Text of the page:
Louw, J. P., & Nida, E. A. (1996). Greek-English lexicon of the New Testament : Based on semantic domains (electronic ed. of the 2nd edition.). New York: United Bible societies.

Keep Smiling Smile

Posts 62
Mike T | Forum Activity | Replied: Sun, Mar 20 2011 10:42 AM

Keep Smiling 4 Jesus :):

For those preparing a lexicon in any language, and especially for those dealing with a form of language used some two thousand years ago, there are a host of problems resulting from indeterminacy in the range of referents, fuzzy boundaries, incomplete sets of related meanings, limitations in the corpus and background data, and specialization of meaning due to the uniqueness of the message. In the preparation of this lexicon, these problems have constituted real challenges, and the editors are not at all sure that they have found fully satisfactory solutions to many of these difficulties, even as the footnotes suggest. But despite these limitations, the editors sincerely trust that translators and others will find significant help and insights leading to further analyses in the critical areas of lexical semantics.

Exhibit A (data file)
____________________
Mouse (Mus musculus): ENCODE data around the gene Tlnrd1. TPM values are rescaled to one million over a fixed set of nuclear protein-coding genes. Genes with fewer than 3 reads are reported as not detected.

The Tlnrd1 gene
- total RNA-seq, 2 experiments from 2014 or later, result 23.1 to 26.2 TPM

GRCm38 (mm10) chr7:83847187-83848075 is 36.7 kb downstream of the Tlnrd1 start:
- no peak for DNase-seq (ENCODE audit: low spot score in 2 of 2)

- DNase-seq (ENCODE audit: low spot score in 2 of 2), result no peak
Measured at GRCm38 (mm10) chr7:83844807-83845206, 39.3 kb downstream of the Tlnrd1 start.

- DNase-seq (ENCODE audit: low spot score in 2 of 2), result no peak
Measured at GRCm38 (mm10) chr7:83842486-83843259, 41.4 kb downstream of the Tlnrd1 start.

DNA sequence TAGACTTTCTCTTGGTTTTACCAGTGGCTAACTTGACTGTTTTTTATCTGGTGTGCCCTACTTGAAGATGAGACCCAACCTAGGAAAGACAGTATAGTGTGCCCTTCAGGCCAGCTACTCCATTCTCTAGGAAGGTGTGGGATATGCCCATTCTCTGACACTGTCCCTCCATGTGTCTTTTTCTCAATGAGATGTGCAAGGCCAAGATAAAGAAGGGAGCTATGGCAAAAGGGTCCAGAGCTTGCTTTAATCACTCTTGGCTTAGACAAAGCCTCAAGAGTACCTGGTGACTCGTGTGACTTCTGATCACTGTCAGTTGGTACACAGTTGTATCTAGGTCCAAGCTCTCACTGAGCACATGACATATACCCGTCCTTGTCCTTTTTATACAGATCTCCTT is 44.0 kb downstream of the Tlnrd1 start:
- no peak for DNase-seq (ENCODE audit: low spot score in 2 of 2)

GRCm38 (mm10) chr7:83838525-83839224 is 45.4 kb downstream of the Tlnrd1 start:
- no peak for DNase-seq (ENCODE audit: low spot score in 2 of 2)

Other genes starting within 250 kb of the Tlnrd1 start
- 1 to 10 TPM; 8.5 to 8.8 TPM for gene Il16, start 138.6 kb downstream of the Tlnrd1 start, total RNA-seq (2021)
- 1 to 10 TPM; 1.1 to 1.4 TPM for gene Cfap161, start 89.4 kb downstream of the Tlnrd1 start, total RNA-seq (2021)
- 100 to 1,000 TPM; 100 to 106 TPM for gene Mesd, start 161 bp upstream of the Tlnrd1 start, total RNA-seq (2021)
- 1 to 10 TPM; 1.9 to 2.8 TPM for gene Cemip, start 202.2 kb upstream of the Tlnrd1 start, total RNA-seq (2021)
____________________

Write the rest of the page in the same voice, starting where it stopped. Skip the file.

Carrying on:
Thanks for sharing that, Keep!  I had not read the introduction of Louw/Nida, but it is the perfect expression of how I feel about lexicons:  They are incredibly useful for understanding scripture (and I don't know how we would approach study in the original languages without them), but they are neither authoritative nor infallible. 

Posts 29097
Forum MVP
MJ. Smith | Forum Activity | Replied: Sun, Mar 20 2011 11:29 AM

Michael:
Recognizing, of course, that context is an interpretive decision made by the translator, and is not necessarily the meaning intended by the author.

Several elements to consider: